In the works for a decade, makeover plans for the Kanawha Valley Regional Transportation Authority’s Transit Mall and Charleston’s adjacent Slack Plaza are now on track to move into the construction phase, with completion possible by the end of this year.
Groundbreaking for the Transit Mall project is expected to take place April 19, following a vote by the transit authority’s government board earlier this month to award a $2.5 million construction contract to Wiseman Construction of Charleston.
A new Transit Mall ticket office building, containing sales and information booths, office space, a meeting room and restrooms, along with new exterior lighting, will take shape under that contract. The new building was designed by ZMM Architects & Engineers of Charleston.
An additional $300,000 to $400,000 will be used to add a new information system and to build canopy-topped seating and accessibility features along the Transit Mall’s Laidley Street boarding-disembarking area, according to transportation authority general manager Doug Hartley.
The Transit Mall work is expected to be complete by the end of the year, possibly as early as late October.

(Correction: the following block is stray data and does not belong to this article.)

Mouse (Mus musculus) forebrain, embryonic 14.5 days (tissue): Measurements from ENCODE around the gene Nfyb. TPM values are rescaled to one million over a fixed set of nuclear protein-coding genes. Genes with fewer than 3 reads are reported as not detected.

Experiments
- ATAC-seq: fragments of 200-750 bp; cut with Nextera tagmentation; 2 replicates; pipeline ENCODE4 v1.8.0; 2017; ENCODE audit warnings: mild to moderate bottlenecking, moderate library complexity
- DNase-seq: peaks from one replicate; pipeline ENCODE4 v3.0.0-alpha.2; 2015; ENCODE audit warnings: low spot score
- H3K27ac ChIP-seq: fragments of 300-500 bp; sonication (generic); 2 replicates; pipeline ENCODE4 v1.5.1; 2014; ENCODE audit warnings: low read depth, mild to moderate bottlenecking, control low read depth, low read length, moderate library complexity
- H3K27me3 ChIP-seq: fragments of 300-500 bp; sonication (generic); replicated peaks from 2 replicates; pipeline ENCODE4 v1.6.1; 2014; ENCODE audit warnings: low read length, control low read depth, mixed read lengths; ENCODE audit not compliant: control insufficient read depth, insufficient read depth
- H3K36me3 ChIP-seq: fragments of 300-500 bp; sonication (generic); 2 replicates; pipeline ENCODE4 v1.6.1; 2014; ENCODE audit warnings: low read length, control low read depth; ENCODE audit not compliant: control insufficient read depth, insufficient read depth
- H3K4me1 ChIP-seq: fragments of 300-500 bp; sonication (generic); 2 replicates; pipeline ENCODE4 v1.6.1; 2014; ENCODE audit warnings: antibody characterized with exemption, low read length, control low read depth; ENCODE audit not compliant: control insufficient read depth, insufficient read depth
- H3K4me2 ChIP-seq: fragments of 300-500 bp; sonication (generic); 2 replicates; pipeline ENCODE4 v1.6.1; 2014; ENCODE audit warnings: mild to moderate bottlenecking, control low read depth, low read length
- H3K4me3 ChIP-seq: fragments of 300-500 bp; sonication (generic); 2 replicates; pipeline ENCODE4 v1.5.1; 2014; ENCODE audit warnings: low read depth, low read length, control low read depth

Those attending a meeting of the Charleston City Council’s Parks and Recreation Committee on Friday got a look at makeover plans for Slack Plaza.
Slack Plaza and the adjacent Brawley Walkway were built in the mid-1980s to accommodate foot traffic, and create a public gathering place, between Charleston’s historic shopping district on Capitol and Summers streets and the newly built Town Center mall.
Slack Plaza was the main venue for Charleston’s first FestivALL 18 years ago, but its centerpiece flashing fountain rarely worked and was converted into a planter and later ignored.
“The area has been neglected for an extended period of time,” Sam Rich, of Thrasher Engineering Group, the company planning the upgrades, told those attending Friday’s meeting.
In May, the City Council is expected to vote on whether to approve Thrasher’s upgrade plans and move on to the construction phase, which could begin as soon as early summer, making it possible for most work to be completed by the end of the year.
The project, expected to cost in the vicinity of $3.5 million, includes construction of a small, covered performance stage, with appropriate power and lighting sources, shade tree plantings and new walkways, with lighting designed to enhance security and supply power to food trucks. Also on tap are lawn areas, bike racks, swings, major renovation of the existing Charleston Police outpost to include restrooms, and a small ice rink served by a chiller for winter use.
Thrasher’s other plans for the half-acre tract include canopy-covered benches, tables with metal chairs, wall-mounted planters with built-in irrigation, and festive overhead string lighting.
A grant from the West Virginia Department of Transportation will help pay for the improvements.